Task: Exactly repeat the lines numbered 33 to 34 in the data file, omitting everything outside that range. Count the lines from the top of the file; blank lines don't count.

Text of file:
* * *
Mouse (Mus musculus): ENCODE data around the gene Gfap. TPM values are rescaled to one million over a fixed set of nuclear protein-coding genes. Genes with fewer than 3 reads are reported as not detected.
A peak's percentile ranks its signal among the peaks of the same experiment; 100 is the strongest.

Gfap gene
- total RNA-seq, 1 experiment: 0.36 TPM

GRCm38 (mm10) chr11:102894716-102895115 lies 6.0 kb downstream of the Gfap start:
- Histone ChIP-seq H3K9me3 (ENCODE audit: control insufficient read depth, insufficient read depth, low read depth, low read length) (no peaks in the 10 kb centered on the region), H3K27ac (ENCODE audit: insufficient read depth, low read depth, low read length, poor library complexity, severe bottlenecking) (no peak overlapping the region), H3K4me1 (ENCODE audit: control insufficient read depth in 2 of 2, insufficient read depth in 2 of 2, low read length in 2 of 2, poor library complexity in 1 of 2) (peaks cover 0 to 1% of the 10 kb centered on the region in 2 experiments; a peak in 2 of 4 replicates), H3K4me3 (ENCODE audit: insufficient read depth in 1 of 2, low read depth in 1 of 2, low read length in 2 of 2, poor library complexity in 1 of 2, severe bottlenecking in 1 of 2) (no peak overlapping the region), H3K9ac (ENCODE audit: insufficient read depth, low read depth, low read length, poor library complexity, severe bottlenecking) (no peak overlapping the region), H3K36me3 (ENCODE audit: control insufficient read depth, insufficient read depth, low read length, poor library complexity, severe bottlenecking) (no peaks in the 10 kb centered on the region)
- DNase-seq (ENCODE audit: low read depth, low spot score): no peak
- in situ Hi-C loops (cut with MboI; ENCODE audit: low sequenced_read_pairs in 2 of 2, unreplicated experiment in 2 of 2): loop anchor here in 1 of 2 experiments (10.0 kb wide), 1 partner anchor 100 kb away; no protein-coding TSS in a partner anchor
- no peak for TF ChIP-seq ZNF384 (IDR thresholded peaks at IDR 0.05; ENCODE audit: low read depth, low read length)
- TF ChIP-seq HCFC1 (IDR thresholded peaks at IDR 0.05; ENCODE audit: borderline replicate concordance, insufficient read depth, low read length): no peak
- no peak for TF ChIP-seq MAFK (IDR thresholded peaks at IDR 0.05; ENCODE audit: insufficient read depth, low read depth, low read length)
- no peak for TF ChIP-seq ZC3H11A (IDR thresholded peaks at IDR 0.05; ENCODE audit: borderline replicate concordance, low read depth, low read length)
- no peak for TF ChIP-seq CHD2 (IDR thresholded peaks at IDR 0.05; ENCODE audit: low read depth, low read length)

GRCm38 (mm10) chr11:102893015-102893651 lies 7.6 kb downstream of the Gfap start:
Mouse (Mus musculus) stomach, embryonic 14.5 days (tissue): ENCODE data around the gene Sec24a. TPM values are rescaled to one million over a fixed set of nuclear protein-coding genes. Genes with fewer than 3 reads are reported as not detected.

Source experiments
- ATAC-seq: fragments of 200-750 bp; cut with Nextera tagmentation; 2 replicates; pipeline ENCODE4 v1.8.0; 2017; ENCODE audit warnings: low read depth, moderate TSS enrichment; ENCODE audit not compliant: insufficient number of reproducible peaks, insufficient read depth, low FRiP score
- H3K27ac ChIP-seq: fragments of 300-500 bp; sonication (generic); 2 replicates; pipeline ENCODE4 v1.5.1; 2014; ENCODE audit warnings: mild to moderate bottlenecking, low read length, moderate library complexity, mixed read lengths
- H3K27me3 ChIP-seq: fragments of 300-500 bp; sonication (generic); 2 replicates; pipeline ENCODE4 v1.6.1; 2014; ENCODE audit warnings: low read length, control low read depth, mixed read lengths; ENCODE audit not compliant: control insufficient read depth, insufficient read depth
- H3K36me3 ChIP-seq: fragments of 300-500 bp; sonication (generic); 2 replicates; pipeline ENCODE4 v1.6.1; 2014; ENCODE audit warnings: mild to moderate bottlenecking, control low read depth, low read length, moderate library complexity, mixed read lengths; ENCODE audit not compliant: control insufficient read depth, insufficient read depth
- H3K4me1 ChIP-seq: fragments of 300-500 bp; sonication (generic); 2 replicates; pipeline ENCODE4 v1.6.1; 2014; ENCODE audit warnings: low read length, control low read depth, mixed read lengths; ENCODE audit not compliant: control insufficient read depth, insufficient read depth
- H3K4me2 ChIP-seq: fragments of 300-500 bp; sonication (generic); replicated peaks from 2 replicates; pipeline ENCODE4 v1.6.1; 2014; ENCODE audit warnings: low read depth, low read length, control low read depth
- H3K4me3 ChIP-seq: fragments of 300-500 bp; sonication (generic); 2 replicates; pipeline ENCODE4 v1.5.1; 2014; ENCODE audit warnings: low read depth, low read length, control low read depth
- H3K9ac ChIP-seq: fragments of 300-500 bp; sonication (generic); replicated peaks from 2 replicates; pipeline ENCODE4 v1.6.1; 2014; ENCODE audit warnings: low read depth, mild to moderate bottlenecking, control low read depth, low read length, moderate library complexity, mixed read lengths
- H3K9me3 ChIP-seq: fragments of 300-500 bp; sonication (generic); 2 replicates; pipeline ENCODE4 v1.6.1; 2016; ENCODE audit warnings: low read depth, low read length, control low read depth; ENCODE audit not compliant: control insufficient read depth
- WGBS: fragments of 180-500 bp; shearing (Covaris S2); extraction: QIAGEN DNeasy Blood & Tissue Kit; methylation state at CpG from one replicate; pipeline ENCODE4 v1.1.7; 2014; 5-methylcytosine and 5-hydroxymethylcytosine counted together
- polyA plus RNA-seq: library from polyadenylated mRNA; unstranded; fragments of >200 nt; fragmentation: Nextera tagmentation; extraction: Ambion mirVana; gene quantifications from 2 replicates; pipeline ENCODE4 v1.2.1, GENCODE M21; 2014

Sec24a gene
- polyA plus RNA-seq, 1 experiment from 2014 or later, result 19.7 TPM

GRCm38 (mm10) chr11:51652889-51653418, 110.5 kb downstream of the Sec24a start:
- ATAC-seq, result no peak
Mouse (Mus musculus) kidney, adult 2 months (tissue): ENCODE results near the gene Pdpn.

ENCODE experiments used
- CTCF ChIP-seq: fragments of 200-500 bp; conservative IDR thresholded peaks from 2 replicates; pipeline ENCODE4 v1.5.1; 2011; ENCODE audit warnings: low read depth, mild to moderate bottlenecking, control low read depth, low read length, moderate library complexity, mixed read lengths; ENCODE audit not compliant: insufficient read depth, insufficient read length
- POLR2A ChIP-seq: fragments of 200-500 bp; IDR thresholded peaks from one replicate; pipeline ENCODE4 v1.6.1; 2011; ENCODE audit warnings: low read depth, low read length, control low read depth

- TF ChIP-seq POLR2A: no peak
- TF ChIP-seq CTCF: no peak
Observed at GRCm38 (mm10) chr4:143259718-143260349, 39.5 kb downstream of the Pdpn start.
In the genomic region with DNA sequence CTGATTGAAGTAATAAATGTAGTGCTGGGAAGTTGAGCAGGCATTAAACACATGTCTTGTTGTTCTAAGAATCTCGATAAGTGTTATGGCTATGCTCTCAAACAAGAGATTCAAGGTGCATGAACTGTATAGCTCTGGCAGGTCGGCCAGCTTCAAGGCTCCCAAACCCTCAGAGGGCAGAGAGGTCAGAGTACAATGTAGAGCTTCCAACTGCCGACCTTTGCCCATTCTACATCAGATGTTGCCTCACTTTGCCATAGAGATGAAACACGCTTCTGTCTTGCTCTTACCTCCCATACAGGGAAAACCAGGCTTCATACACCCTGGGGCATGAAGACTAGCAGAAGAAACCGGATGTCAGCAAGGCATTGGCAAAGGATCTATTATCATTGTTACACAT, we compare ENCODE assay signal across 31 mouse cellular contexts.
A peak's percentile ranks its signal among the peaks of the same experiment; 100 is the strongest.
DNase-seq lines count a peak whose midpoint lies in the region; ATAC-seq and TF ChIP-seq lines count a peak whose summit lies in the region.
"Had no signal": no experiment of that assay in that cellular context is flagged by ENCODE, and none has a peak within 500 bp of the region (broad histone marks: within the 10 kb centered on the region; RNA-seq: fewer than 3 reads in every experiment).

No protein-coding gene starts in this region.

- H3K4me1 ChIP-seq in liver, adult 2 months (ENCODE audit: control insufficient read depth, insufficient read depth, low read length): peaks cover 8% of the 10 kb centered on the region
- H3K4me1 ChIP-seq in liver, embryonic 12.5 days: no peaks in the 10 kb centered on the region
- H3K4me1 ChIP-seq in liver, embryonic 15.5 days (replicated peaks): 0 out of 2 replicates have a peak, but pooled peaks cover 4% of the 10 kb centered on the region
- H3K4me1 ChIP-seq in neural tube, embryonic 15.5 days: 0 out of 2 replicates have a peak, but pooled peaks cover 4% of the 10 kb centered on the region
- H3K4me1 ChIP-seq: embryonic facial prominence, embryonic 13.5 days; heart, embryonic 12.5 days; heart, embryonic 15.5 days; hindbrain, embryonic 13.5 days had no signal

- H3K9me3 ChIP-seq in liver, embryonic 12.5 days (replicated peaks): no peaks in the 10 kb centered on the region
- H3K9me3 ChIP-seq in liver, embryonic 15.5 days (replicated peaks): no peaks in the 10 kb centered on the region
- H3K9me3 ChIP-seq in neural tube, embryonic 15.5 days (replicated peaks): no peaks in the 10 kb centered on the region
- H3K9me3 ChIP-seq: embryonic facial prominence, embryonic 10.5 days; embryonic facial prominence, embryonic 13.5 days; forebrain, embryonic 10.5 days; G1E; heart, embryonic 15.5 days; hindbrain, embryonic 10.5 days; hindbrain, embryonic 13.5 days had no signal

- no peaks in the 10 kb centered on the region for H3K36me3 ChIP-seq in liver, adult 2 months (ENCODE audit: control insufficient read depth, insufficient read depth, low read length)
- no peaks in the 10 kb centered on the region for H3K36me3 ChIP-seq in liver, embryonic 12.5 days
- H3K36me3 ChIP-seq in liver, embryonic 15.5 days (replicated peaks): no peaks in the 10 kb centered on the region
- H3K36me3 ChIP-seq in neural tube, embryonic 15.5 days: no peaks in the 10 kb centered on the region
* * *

ENCODE experiments used
- CTCF ChIP-seq: fragments of 200-500 bp; conservative IDR thresholded peaks from 2 replicates; pipeline ENCODE4 v1.5.1; 2011; ENCODE audit warnings: low read depth, mild to moderate bottlenecking, control low read depth, low read length, moderate library complexity, mixed read lengths; ENCODE audit not compliant: insufficient read depth, insufficient read length